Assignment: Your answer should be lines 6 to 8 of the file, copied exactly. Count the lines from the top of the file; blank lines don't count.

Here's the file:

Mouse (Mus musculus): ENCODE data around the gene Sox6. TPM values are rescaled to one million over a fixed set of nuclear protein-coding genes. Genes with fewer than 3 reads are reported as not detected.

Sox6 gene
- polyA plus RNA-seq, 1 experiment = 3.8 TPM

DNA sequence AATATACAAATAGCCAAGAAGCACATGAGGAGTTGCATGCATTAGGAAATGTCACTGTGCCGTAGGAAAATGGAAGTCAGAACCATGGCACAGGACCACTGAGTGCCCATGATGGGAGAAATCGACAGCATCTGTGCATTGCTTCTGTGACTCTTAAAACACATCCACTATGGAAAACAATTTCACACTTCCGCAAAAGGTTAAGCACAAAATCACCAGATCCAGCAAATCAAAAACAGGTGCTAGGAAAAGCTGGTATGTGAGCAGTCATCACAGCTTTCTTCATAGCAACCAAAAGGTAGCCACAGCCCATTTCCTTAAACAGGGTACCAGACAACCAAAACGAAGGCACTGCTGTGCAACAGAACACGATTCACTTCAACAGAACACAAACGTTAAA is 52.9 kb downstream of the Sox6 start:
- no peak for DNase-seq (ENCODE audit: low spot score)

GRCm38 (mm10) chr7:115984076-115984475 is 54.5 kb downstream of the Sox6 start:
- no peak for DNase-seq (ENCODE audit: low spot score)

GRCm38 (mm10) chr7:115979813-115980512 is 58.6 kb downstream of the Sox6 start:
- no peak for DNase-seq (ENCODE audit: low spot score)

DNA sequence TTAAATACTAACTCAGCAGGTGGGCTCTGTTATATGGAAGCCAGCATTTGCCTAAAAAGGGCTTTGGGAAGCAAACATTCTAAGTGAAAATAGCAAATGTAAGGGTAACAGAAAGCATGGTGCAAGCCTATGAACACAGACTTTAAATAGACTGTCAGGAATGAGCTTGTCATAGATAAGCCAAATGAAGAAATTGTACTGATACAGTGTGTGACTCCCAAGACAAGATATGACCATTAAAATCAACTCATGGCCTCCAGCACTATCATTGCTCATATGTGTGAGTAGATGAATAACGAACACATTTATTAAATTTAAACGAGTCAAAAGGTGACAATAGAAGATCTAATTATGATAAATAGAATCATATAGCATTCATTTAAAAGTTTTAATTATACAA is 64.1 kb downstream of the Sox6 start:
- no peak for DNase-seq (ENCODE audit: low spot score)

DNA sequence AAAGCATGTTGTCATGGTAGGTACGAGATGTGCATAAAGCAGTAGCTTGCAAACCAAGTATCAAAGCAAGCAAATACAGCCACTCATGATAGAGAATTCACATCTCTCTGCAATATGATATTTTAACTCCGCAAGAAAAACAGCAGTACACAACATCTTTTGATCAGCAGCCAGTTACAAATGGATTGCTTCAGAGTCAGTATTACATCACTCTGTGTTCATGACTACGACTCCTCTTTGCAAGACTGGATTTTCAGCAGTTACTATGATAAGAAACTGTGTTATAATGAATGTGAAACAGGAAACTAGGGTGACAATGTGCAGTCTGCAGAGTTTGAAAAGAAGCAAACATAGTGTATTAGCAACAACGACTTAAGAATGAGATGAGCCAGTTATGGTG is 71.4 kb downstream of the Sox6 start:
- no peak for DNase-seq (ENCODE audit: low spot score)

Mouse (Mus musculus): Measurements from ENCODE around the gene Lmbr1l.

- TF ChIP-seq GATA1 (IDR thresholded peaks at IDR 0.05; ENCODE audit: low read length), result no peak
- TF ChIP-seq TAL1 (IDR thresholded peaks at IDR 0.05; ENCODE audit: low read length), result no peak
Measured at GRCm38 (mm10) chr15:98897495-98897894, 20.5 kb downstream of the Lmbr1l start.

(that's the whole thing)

GRCm38 (mm10) chr7:115984076-115984475 is 54.5 kb downstream of the Sox6 start:
- no peak for DNase-seq (ENCODE audit: low spot score)

GRCm38 (mm10) chr7:115979813-115980512 is 58.6 kb downstream of the Sox6 start: